trademark. They also have contact information if you need more
information.

Below are some short excerpts from their website.

United States Patent and Trademark Office 
http://www.uspto.gov
"The United States Patent and Trademark Office (USPTO) reviews
trademark applications for federal registration and determines whether
an applicant meets the requirements for federal registration."

Basic Facts About Registering A Trademark [
http://www.uspto.gov/web/offices/tac/doc/basic/trade_defin.htm ]

"What is a trademark or service mark? 

A trademark is a word, phrase, symbol or design, or a combination of
words, phrases, symbols or designs, that identifies and distinguishes
the source of the goods of one party from those of others.
A service mark is the same as a trademark, except that it identifies
and distinguishes the source of a service rather than a product.
Throughout this booklet, the terms "trademark" and "mark" refer to
both trademarks and service marks. ...Trademarks, copyrights and
patents all differ. A copyright protects an original artistic or
literary work; a patent protects an invention..."

"Is registration of my mark required? [
http://www.uspto.gov/web/offices/tac/doc/basic/register.htm]

No. You can establish rights in a mark based on legitimate use of the
mark. However, owning a federal trademark registration on the
Principal Register provides several advantages, e.g.,
constructive notice to the public of the registrant's claim of
ownership of the mark; a legal presumption of the registrant's
ownership of the mark and the registrant's exclusive right to use the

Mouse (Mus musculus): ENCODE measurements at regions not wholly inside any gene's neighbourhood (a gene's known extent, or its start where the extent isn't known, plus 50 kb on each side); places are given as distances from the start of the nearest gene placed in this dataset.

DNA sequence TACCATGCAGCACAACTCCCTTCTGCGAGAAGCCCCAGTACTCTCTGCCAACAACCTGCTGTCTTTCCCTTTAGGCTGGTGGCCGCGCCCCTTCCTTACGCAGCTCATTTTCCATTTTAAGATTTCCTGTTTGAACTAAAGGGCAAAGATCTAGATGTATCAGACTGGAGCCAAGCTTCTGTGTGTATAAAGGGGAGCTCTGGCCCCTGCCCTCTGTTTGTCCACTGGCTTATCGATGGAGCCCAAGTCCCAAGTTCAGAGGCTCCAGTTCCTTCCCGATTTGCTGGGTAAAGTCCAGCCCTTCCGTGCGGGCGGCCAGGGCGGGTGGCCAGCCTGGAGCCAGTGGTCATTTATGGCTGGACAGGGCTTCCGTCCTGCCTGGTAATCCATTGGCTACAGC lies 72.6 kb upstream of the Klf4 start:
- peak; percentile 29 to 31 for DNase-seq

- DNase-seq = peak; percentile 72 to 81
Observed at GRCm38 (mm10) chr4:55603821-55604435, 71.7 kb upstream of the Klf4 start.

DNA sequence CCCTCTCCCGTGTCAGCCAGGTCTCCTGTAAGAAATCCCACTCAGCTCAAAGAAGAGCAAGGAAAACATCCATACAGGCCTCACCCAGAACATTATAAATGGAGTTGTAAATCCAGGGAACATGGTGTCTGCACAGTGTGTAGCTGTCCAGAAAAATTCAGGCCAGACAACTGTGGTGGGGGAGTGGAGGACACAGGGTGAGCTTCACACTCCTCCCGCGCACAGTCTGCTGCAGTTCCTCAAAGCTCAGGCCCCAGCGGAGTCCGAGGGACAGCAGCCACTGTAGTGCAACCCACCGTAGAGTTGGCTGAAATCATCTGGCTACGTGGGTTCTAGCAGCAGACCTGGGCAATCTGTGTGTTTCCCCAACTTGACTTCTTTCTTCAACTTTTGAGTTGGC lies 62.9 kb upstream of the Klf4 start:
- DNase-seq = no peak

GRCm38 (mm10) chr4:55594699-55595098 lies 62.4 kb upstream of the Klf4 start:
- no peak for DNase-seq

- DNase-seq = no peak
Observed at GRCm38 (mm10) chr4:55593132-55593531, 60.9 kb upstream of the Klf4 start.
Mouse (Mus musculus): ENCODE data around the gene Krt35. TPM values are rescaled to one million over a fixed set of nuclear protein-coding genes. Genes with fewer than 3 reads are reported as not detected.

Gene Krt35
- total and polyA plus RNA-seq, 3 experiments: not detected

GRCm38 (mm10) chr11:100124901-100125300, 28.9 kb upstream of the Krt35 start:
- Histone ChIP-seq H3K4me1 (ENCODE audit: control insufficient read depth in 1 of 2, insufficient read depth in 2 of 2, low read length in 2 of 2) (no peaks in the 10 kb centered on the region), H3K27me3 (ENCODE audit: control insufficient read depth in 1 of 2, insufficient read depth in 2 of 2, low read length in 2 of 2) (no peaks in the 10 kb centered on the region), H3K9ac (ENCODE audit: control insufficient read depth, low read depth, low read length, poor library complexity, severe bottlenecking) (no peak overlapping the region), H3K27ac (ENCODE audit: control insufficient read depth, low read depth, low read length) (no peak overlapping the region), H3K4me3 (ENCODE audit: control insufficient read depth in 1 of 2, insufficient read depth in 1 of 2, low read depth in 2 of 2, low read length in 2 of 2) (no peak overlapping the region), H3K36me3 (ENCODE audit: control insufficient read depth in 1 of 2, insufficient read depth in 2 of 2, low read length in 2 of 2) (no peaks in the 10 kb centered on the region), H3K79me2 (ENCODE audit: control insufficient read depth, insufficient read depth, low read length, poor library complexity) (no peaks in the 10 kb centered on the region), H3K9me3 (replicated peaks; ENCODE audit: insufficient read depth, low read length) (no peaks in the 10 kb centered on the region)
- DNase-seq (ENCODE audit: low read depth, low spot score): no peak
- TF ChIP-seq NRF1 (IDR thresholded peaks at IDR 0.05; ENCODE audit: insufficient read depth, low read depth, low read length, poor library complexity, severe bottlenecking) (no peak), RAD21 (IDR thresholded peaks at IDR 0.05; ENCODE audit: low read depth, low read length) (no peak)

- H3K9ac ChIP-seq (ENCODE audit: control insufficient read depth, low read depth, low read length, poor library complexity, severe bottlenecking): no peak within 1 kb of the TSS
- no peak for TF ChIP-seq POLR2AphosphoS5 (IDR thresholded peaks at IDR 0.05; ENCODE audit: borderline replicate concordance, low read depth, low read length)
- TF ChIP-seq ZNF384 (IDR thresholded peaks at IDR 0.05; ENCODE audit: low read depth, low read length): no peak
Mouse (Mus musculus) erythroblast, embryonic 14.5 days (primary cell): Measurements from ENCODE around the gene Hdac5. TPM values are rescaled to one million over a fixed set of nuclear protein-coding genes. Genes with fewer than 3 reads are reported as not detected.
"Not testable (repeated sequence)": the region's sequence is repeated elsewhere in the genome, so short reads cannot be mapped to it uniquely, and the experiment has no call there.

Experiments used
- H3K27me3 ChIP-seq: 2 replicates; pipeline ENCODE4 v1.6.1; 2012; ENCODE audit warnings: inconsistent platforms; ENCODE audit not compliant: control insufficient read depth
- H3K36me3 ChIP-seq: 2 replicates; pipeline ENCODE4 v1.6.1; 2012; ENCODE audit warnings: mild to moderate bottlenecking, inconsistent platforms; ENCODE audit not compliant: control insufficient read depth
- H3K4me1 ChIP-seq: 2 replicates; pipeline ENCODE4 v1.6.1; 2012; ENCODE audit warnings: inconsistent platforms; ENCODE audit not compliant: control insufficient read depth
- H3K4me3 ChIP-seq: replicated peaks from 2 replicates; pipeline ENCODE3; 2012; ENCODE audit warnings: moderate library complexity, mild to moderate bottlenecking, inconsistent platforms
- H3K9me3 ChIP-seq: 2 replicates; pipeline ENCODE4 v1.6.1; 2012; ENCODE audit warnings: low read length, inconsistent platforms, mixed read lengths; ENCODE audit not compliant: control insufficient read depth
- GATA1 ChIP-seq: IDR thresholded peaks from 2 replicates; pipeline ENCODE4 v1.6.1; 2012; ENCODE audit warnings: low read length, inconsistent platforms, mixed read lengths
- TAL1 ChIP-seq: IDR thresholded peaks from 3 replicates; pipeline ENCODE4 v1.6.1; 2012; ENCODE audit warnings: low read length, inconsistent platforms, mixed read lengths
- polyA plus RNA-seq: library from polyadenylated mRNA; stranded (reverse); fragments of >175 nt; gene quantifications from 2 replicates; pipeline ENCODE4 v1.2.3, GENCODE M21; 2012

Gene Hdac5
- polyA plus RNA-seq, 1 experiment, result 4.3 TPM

mark nationwide on or in connection with the goods and/or services
listed in the registration; the ability to bring an action concerning
the mark in federal court; the use of the U.S registration as a basis
to obtain registration in foreign countries; and the ability to file
the U.S. registration with the U.S. Customs Service to prevent
importation of infringing foreign goods.

When can I use the trademark symbols TM, SM and ?

Any time you claim rights in a mark, you may use the "TM" (trademark)
or "SM" (service mark) designation to alert the public to your claim,
regardless of whether you have filed an application with the USPTO.
However, you may use the
federal registration symbol "" only after the USPTO actually
registers a mark, and not while an application is pending.
Also, you may use the registration symbol with the mark only on or in
connection with the goods and/or services listed in the federal
trademark registration."

HOW DO I FILE A TRADEMARK APPLICATION? [
http://www.uspto.gov/web/offices/tac/doc/basic/howtofile.htm ]

"Is there a form for filing my application?
Yes. Using the Trademark Electronic Application System (TEAS)
available at http://www.uspto.gov/teas/index.html, you can file your
application directly over the Internet."

search terms used:
Registering a trade name
Can I protect a trade name nationwide
registering a trademark
registering a US trademark

If you need more information please request a clarification.
tucsonjim-ga rated this answer:5 out of 5 stars
Hi wlk115,
Thanks for the quick and excellent response, not only did you answer
my question(s), but in addition you provided me with several links so
that I may confirm and follow up on your findings. Nice job!
Appreciate it.
Jim